For a long time blue underlined words in an article meant to stay away. If you saw an articled covered in blue, you would immediately think spam. Unfortunately, many of these “covered in blue” websites offer great information that is being missed simply because they are linking incorrectly. In fact, link building has since been under the microscope thanks to this article explaining that linking has to be relevant to the user and not for SEO purposes. It’s great advice and an excellent reminder, but that only makes it all the more complicated for beginners.

Even if you’re a veteran Webmaster, link building, both internal and external, is changing. It’s important to constantly go over the basics and review these changes so that your website can use the blue underlined words, or links, to help instead of hurt.

First, a Note about Anchor Text

Before jumping into the different types of linking and the best practices, it’s important to understand anchor text. Anchor text is the actual text that is used for the link. For example, if I were to say “check out this article” for more information, the anchor text would be “this article.”

The example above is the perfect usage of anchor text. In the past it was encouraged to use keywords as your anchor text, both internally and externally, but in 2015 this is going to be a red flag to Google bots as well as Internet searchers (who are becoming more and more informed of SEO each day).

Today, anchor text should be as natural as possible, and keyword-rich anchor text just isn’t natural. It seems too much like the link is there for SEO purposes and not for readers. For example, if I were to say, “ SEO services are an excellent way to improve your rankings,” I would be using a phrase simply for SEO. A better way to say that would be, “SEO services are an excellent way to improve your rankings, which you can learn more about here.”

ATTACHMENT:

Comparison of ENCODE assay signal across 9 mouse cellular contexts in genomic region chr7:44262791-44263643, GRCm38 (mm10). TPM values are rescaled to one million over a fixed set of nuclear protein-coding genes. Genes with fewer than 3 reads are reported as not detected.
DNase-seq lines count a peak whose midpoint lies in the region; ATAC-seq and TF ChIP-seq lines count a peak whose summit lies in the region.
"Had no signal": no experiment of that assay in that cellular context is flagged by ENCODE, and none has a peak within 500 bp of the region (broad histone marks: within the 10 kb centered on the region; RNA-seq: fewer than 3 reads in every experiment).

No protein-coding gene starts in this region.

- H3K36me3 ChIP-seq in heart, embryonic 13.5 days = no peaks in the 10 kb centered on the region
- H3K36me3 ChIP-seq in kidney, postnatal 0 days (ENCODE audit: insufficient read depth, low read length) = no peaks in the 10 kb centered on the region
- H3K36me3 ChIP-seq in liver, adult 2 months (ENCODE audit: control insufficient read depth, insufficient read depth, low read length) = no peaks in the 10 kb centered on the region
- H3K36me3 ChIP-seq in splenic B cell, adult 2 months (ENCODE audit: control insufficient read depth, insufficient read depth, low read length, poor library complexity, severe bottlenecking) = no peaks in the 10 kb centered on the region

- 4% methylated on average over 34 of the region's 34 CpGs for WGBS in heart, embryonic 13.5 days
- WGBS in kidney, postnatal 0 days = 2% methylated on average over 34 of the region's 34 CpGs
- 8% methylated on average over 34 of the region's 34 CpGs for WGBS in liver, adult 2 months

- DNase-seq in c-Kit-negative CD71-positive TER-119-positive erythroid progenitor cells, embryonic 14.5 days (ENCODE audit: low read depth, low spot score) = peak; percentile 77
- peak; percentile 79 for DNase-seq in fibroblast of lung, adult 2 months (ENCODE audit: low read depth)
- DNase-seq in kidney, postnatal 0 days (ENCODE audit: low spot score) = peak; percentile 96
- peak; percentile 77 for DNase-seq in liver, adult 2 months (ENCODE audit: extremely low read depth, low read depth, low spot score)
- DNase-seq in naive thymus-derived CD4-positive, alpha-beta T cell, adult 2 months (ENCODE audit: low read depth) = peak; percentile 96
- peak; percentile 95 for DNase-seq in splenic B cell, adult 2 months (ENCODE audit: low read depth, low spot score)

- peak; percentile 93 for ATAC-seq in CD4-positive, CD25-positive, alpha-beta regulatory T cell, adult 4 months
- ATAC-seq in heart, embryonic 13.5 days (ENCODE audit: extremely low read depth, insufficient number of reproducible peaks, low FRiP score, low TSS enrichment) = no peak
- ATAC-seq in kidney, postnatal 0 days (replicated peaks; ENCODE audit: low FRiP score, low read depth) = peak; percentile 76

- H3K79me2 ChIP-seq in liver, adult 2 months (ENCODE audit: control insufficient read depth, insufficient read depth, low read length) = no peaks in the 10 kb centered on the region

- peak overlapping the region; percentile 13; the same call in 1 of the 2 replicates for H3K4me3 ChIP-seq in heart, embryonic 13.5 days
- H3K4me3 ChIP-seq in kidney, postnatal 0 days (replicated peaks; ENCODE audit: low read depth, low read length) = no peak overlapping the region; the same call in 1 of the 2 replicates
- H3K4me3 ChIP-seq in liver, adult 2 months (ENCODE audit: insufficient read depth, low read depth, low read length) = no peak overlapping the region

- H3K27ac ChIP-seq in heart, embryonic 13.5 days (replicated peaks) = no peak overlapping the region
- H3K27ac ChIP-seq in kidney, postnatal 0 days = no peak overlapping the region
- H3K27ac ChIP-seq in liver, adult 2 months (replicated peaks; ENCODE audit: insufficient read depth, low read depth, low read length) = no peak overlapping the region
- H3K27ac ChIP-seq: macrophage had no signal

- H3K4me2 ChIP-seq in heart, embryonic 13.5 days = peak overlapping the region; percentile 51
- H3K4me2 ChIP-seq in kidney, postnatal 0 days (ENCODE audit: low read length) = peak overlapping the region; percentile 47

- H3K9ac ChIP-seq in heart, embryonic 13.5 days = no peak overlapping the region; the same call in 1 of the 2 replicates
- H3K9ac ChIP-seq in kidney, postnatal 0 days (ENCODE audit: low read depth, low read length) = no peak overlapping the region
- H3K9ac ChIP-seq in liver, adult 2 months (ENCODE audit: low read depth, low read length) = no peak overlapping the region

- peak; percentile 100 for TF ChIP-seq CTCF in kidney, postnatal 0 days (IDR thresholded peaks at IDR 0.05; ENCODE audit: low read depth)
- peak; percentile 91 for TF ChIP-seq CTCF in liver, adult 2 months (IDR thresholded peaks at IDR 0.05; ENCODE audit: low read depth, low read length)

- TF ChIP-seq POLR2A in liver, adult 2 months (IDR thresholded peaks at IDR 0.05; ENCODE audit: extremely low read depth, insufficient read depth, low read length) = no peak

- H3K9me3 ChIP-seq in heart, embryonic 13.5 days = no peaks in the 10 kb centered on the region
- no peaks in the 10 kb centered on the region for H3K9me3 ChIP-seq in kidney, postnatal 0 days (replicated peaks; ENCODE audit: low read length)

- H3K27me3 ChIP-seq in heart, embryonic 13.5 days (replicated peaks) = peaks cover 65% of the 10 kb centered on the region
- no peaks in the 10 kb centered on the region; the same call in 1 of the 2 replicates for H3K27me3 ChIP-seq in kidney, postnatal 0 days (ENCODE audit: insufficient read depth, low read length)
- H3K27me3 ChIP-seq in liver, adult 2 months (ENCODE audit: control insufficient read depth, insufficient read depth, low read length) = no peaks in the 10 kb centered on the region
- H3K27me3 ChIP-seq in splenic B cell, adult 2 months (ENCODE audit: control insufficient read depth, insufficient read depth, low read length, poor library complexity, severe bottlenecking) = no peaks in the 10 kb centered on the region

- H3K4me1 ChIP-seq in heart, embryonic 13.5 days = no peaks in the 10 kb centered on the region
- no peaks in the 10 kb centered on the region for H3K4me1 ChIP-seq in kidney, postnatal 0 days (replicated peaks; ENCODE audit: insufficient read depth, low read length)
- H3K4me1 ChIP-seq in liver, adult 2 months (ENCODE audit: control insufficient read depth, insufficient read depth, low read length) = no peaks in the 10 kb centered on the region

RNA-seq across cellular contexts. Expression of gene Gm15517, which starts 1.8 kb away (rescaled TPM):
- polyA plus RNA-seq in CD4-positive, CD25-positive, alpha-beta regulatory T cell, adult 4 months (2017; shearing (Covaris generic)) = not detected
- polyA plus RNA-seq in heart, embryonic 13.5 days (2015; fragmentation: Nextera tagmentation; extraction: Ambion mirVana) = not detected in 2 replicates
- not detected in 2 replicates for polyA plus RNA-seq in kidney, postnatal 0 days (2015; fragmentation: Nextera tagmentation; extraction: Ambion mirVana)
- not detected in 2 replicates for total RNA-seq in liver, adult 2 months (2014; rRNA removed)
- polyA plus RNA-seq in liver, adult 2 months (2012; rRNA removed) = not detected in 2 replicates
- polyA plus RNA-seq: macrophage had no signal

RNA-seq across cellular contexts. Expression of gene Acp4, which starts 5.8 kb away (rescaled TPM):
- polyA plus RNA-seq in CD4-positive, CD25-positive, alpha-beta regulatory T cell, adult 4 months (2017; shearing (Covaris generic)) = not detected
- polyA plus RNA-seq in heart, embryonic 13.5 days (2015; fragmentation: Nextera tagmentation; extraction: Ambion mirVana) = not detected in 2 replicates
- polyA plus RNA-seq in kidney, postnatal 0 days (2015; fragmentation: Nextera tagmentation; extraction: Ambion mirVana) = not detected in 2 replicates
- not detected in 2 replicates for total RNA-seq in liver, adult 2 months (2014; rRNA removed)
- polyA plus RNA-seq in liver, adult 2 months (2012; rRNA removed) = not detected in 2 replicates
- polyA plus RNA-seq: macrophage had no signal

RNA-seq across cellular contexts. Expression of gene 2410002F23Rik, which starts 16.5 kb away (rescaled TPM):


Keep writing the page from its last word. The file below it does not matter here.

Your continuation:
Internal Linking Benefits and How to Use Them Correctly

Internal linking simply means linking between web pages of your website. For example, if someone is reading an article on your site about how important it is to work with other companies, you may want to link to the “guidelines for guest posting” page you have on your site. In this particular case, an internal link would be only the links that are linking back to You can see an example in the quick tip later in the article.

Consider a few of the benefits of internal linking:

  • They make it easy to navigate.

Users may find a specific page on your website that answers their questions pretty well, but there is a chance you have another, more specific webpage that answers their questions even better. By linking to other pages within your website, visitors will be able to find exactly what they are looking for faster and easier while still staying on your website (which should be your ultimate goal). I recommend having the internal link open a new window so readers can easily go back to a webpage if they wish.

  • Indexed more effectively.

Search engines can file your site more accurately and more conveniently if you have a lot of internal links. This will ultimately help potential customers find your site easier on search engines (even if you’re not ranked number one), and it will get your content out there as fast as possible.

  • It improves PageRank.

This one almost didn’t make the list because PageRank isn’t overly important anymore, but it does still exist. The more links on quality pages you have linking to a specific page, the higher page rank for that specific page because the search engine bots realize that internal links are helpful to a reader, particularly for navigation. It’s worth mentioning that major search engines might look at this PageRank to determine where your website will rank on their search engine pages. This still has not been confirmed, but it can’t hurt to have a high number to know that you’re doing something right.